Humor and God have one main thing in common: they’re both subjective.
Come to think about it, most of the important things in life are subjective: what you like to eat, who you find attractive, what sort of music you find inspiring.
So can you learn how to be funny or believe in God?
Personally, my spirituality was strongly impacted as a youth by the John Lennon lyric that said:
“God is a concept by which we measure our pain.”
I was skeptical, certainly, but I think his statement contains some powerful truths.
My husband also recently reminded me of the Jim Morrison lyric, “you cannot petition the Lord with prayer.” I find truth in this statement too, which is why I say “thanks, God, for what I’ve already got.”
Does this mean that we find anything at all meaningful in either one of these songs or thoughts about God? No, because spirituality and religious beliefs are subjective.
Then there’s humor.
I happen to think Will Ferrell is hilarious. From Funny or Die’s Pearl to Buddy the Elf to his impersonation of Robert Goulet; that man’s a riot. My mom, on the other hand, thinks he’s flat out annoying. What, then, do different types of humor, regardless of whether or not they’re dirty or family friendly, have in common besides their subjectivity? The same thing as differing views on God—they come from an internal place of authenticity.
John Lennon continued his song with thoughts and opinions that I don’t necessarily share, but then he gets to what, for me at least, are the bread and butter of his lyrics; “I just believe in me.” It’s a reinforcement that there’s a genuineness that we all have; a unique potential to radiate from within and impact the world—but you have to believe in yourself first.
Similarly, what do your favorite comedians all have in common?
They speak a raw truth that emanates from within. They say things that you think but that you would never say out loud. They say things you feel, but maybe didn’t even realize you felt, until you heard someone else verbalize it. There’s an honest, authentic light that shines from something truly humorous.
So can you learn to be funny or believe in God? Yes—but you have to look inside of yourself.
Sure, there’s almost guaranteed to be some religion out there that jives with what you think, if religious connections are important to you.
Personally, my views on religion and spirituality shape shift with my life, because one self-belief that I hold firmly to is that my firmly held beliefs should keep changing. For example, right now I’m not so sure that all events in life happen for a reason. In other words, terrible things happen because they happen and not because there’s some powerful force at work that has reasons you don’t yet understand. Rather things happen and you have to get through it to simply survive; not because there’s a pot of gold waiting, but because you have no choice. It’s life.
On the other hand, there have been times in my life when believing that an unseen force has a reason for my suffering was helpful in getting me through the trying circumstance—and maybe that’s necessary for you now.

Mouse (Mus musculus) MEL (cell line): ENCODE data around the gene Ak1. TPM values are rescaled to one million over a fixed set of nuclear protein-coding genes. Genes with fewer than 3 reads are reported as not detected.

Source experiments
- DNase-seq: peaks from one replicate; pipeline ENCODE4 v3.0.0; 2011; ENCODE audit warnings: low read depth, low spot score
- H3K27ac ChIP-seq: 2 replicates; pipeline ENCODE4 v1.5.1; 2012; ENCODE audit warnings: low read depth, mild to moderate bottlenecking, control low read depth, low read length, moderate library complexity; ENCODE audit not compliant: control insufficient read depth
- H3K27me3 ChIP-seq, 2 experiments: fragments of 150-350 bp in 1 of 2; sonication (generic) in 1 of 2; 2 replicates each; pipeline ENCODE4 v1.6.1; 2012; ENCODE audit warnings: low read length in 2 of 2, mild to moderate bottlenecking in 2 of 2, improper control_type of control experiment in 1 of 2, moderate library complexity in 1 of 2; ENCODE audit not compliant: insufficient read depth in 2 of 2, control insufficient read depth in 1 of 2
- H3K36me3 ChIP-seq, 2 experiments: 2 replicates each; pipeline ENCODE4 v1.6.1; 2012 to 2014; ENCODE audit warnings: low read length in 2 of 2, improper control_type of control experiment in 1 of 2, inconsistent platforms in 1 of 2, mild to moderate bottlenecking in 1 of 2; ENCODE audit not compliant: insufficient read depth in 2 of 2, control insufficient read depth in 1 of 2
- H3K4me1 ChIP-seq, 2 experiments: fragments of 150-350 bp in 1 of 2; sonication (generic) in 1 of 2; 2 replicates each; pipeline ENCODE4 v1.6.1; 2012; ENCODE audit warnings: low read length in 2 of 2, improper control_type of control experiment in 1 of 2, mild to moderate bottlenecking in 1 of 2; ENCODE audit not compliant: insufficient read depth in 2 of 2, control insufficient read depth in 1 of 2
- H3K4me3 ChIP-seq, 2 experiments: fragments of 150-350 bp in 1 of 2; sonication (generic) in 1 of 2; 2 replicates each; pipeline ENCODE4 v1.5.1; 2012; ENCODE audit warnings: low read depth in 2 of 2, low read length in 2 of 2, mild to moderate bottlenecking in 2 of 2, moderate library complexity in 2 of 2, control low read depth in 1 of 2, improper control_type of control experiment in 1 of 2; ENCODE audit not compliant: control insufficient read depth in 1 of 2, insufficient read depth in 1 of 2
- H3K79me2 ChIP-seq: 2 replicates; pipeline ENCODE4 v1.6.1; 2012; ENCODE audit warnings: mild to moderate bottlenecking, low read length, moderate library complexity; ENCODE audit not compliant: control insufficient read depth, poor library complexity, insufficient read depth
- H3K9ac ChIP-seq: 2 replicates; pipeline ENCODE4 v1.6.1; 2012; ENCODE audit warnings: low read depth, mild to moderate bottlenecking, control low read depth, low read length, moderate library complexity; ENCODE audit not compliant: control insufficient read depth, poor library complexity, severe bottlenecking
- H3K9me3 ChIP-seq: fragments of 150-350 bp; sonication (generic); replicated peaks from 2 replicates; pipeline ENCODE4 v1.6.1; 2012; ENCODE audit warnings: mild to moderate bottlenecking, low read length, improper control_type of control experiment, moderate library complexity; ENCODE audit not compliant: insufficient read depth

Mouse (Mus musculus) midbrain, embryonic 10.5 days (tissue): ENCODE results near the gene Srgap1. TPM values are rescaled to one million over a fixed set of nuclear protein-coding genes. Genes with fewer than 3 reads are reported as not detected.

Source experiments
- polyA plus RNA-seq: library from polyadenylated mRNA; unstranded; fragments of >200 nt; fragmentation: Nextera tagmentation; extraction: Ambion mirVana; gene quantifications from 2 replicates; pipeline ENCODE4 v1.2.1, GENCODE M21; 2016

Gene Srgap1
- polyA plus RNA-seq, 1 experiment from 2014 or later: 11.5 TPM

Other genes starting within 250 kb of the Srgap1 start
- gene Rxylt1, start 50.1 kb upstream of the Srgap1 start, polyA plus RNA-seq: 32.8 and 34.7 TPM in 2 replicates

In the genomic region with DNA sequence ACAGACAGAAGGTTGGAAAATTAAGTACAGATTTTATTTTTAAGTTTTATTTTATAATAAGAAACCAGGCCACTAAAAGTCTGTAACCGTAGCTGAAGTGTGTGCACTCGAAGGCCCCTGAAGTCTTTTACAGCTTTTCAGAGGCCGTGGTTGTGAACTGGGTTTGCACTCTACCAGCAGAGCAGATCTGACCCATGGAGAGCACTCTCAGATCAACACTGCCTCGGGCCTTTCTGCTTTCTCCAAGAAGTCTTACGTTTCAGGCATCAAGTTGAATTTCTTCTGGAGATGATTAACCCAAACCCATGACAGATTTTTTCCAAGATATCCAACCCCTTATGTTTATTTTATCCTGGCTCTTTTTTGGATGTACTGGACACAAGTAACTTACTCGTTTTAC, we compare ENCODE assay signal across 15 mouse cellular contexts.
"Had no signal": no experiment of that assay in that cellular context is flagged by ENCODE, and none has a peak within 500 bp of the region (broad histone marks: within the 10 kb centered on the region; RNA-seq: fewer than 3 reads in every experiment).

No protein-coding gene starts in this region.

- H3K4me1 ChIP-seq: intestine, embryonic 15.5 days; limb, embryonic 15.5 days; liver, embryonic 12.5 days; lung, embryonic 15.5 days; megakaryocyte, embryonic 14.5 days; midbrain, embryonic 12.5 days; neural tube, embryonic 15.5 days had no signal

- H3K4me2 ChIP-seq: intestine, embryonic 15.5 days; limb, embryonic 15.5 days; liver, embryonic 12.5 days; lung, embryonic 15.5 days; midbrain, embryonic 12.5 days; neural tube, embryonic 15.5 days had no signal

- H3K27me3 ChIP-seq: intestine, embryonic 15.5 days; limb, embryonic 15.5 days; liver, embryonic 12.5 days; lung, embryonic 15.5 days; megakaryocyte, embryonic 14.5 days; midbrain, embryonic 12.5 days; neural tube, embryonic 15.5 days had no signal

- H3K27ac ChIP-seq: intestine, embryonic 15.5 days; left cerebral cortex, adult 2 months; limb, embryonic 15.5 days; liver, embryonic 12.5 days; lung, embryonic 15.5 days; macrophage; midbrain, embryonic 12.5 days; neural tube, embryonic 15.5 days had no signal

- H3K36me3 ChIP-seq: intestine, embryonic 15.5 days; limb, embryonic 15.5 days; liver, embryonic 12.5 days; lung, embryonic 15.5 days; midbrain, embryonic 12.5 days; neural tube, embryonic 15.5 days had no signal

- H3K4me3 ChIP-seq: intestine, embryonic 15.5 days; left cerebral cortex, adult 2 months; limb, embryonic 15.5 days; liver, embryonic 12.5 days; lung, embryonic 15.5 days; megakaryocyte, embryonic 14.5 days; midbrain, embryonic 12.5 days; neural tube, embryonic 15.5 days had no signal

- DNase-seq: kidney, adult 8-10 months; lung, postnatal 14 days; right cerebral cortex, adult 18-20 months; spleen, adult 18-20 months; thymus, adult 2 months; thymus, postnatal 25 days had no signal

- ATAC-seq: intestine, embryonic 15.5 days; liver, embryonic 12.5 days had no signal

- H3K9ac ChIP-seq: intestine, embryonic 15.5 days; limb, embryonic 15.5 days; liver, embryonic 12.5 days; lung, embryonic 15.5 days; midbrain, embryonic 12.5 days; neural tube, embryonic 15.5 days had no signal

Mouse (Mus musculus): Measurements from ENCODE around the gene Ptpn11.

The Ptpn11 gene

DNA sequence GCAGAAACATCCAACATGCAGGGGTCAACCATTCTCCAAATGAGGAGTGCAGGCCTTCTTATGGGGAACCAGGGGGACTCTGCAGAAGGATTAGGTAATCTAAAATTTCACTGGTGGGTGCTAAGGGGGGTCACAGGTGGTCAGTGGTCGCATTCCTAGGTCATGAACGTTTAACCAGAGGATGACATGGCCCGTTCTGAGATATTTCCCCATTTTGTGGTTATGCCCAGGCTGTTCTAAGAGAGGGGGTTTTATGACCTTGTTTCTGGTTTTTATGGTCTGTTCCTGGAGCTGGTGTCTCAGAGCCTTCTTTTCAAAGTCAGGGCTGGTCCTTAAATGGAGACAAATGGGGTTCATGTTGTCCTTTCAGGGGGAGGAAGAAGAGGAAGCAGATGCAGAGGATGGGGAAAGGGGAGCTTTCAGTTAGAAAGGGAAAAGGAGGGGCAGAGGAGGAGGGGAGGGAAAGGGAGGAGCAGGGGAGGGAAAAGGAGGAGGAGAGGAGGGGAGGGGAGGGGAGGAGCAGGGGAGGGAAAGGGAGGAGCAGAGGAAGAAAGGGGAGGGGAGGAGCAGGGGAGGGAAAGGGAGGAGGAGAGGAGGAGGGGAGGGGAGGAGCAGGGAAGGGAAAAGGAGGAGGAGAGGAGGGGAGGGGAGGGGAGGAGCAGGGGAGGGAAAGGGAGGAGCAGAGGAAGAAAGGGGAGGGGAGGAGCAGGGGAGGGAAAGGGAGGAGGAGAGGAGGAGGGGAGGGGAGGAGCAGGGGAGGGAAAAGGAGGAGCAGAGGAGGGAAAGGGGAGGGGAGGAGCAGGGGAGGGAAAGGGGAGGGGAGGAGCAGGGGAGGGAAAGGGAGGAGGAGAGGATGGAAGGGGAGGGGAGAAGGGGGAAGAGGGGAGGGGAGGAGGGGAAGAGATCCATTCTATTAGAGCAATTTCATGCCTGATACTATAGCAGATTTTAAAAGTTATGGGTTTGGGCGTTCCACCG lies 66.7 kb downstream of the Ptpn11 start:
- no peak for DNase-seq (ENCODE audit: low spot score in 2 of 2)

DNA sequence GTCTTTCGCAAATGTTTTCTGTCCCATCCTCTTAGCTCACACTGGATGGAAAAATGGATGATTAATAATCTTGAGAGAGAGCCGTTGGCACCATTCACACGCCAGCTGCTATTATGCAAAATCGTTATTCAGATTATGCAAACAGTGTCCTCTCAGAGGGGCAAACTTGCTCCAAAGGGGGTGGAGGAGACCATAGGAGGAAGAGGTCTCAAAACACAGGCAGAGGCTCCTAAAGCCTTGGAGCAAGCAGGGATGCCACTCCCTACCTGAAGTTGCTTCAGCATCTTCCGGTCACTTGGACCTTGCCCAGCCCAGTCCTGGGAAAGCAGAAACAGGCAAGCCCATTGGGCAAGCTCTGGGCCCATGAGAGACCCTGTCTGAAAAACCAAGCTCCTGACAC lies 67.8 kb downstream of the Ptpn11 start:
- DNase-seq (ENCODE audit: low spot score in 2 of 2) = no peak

Humor, religion, spirituality (which is not the same thing as religion), music, sports, food, love—all of these things are subjective—and that’s what makes them so special, and that’s why we want the answers so badly. We want them badly enough that sometimes we might even think we want someone else’s answers if we can’t find our own.
So how do you learn to be funny and to believe in God? First, you have to believe in yourself, and then you have to let that belief shine out into the world. If that sounds simple, then I’m pretty sure you haven’t tried it.
I could tell you how I feel a connection to something bigger than me, whether or not you choose to call it “God.”
1. I look into my daughter’s eyes when she’s smiling.
2. I feel the intimacy that my husband and I share.
3. I think of the synchronicity that joins seemingly unconnected life events.
I could also tell you that I think I’m hilarious, and if you laugh at one of my jokes I’ll probably tell it to you at least one more time, or that I make my husband laugh by singing in a terrible yet recognizable Cher voice. Additionally, I find Charles Dickens hilarious and love putting silly English words into my daily language.
I could tell you all of these things and a mountain of others—but all I’d be doing is connecting you to my inner self rather than your own.
So what makes you tick? What makes you laugh? Do you make a funny comment inside yet never let it leave your lips? Do you feel something that deeply resonates within you, something that you might call divinity?
Can you be funny if you’re not being honest or raw?
(My answer is yes, but for me this involves the God topic instead of humor, in the form of phony evangelists that aren’t meaning to be funny—and that’s an entirely different topic of conversation.)
Never say never, and live your life from an honest place within yourself. Let go of your mask and come out and play. That’s how to be funny.
I’ll leave the believing in God part up to you.
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Ed: Kate Bartolotta